In response, Rose continued to explain that the man she spoke of had described ‘Continuing Bonds’. This, she explained, is where we recognise that we are actually ‘still in a relationship with the deceased person’. Hearing this quite blew me away. It was the finest description of being the surviving person, I had heard.
For example, my dad passed away when I was thirty years old; back in 2002. He had been diagnosed with cancer while I was holidaying in the USA. Dear friends in California, upon receiving my news that my dad had been admitted to hospital, drove me to the airport and within a couple of hours I was flying home to England. I came straight home and went to visit my dad. Six weeks later, he died; having lost his fight to survive.
After my dad had died, my experience was that I would continue to relate to him, even though he was not physically present. I would sometimes see something on tv and I would want to phone my dad and tell him about it. He was gone, so I could not do that but, in my mind, I knew exactly how he would have reacted to what I would have told him. If I sometimes have a problem, I often think about what my dad might suggest to me and the answer comes to me. If there is something political happening in the world, I often imagine the conversation my dad and I would have had about it. So, even though my dad is gone, my ‘bond’ with him continues. I am still in a relationship with my dad. Rose’s description of a ‘continuing bond’ made the most wonderful sense. Our deceased loved ones still play a part in our ongoing lives.
This is a photo of a very young me, with my dad, when we lived in South Africa.
Now when I work with people around the subject of loss, I offer the insight of ‘continuing bonds’. I believe it helps people to recognise that, although a grieving process happens, the relationship with the deceased can continue. It will continue for as long as we keep our lost loved ones alive in our minds. We can still have the experience of sharing thoughts, feelings and emotions by still relating to that lost loved one. For me, this has been a great source of comfort and I wanted to write about that here in my Blog, for the power of the continuing bond can be a wonderful source of coping, healing and of comfort.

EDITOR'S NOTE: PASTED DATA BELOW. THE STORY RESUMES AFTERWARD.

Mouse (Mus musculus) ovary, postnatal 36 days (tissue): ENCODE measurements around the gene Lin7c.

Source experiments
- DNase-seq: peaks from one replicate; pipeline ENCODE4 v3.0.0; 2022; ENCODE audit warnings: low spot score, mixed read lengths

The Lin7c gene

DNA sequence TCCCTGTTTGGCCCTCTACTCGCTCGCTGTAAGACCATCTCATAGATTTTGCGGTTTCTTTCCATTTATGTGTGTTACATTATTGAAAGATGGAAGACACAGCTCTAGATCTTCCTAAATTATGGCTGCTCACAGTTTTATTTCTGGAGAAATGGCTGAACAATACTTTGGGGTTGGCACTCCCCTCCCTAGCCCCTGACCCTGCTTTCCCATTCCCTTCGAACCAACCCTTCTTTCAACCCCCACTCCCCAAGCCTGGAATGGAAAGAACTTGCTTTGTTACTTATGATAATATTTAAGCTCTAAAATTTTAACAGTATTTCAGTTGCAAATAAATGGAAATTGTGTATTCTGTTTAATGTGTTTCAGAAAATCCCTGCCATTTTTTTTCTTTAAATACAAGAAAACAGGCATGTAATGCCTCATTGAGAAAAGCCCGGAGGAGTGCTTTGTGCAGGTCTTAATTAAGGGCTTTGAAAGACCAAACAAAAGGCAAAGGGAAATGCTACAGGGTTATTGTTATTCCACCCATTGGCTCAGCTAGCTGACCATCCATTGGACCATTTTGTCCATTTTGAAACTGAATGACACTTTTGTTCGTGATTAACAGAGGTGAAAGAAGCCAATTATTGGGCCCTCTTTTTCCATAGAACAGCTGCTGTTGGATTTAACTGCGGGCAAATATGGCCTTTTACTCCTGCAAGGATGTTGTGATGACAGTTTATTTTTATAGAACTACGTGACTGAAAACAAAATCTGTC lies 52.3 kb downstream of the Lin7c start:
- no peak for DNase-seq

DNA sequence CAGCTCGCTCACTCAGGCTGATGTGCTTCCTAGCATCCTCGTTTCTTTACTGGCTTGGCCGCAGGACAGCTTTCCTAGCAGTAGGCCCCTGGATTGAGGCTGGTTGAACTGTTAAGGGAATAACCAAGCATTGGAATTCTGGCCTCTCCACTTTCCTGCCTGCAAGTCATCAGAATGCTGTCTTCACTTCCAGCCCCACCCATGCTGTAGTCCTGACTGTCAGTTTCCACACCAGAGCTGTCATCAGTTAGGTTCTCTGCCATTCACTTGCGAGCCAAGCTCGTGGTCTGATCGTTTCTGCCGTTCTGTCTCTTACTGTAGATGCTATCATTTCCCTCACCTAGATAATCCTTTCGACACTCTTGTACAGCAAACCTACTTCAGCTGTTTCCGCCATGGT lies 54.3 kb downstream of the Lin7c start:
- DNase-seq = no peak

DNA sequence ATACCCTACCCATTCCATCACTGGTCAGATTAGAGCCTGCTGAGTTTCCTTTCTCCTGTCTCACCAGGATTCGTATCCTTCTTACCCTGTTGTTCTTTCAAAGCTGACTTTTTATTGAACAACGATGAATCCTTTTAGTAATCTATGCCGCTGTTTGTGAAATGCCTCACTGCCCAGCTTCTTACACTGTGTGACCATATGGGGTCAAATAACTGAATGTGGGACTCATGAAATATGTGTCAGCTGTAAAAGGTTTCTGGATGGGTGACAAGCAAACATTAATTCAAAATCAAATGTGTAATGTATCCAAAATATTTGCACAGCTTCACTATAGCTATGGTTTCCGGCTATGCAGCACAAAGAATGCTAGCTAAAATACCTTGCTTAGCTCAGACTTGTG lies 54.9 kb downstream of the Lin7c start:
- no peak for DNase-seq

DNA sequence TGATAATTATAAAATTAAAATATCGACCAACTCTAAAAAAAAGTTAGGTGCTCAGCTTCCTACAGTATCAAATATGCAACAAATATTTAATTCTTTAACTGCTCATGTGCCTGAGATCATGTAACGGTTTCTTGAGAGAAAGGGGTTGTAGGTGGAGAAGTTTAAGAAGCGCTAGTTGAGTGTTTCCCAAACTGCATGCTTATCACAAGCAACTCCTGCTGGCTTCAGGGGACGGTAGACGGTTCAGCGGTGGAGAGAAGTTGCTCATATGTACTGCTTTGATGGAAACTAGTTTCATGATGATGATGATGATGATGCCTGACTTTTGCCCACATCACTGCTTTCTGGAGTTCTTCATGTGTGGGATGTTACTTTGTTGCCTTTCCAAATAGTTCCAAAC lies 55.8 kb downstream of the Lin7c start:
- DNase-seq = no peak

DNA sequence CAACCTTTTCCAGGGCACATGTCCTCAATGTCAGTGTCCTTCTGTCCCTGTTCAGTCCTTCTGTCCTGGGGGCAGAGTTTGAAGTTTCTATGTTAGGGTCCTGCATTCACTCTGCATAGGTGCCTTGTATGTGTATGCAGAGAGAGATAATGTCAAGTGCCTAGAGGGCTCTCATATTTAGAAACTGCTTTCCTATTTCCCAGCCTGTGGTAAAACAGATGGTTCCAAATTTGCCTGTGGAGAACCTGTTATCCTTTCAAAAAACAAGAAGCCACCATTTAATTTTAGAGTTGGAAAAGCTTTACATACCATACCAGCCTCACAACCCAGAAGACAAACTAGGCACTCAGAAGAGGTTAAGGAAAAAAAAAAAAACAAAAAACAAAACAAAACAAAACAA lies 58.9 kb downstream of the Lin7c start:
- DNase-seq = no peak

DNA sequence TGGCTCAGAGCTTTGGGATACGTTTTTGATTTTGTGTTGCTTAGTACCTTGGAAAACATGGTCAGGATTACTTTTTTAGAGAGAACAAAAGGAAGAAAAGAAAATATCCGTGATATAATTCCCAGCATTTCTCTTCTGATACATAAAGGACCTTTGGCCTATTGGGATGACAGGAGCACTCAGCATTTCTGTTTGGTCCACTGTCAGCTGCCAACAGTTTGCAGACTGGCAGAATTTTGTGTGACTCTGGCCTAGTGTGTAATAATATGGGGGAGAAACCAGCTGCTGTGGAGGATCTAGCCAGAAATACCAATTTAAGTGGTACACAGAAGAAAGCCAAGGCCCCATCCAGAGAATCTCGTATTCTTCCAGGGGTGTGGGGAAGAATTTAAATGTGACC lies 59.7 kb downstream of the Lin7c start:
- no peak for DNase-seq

To further support this, I have found a wonderful eulogy that represents so well, the idea of the ongoing relationship, through the continuing bond:
Many thanks to Karen and to Jo; two of my Blog readers who have informed me that the eulogy is called ‘Death is Nothing At All’ and that the Author of this Eulogy was Canon Henry Scott-Holland, 1847-1918.
If you have lost someone dear to you, I would hope that you will find comfort from reading this Blog post and from knowing that your relationship with the loved one you have lost, can be a part of your life for as long as you want it to be. This, for me, is far more meaningful than trying to focus on any grieving process. It is in the continuing bond, that we can again smile, feel joy at the memory of our departed loved one and we can feel that they are still, in some way, present in our lives; for the relationship goes on.
(C) Dean G. Parsons 2016.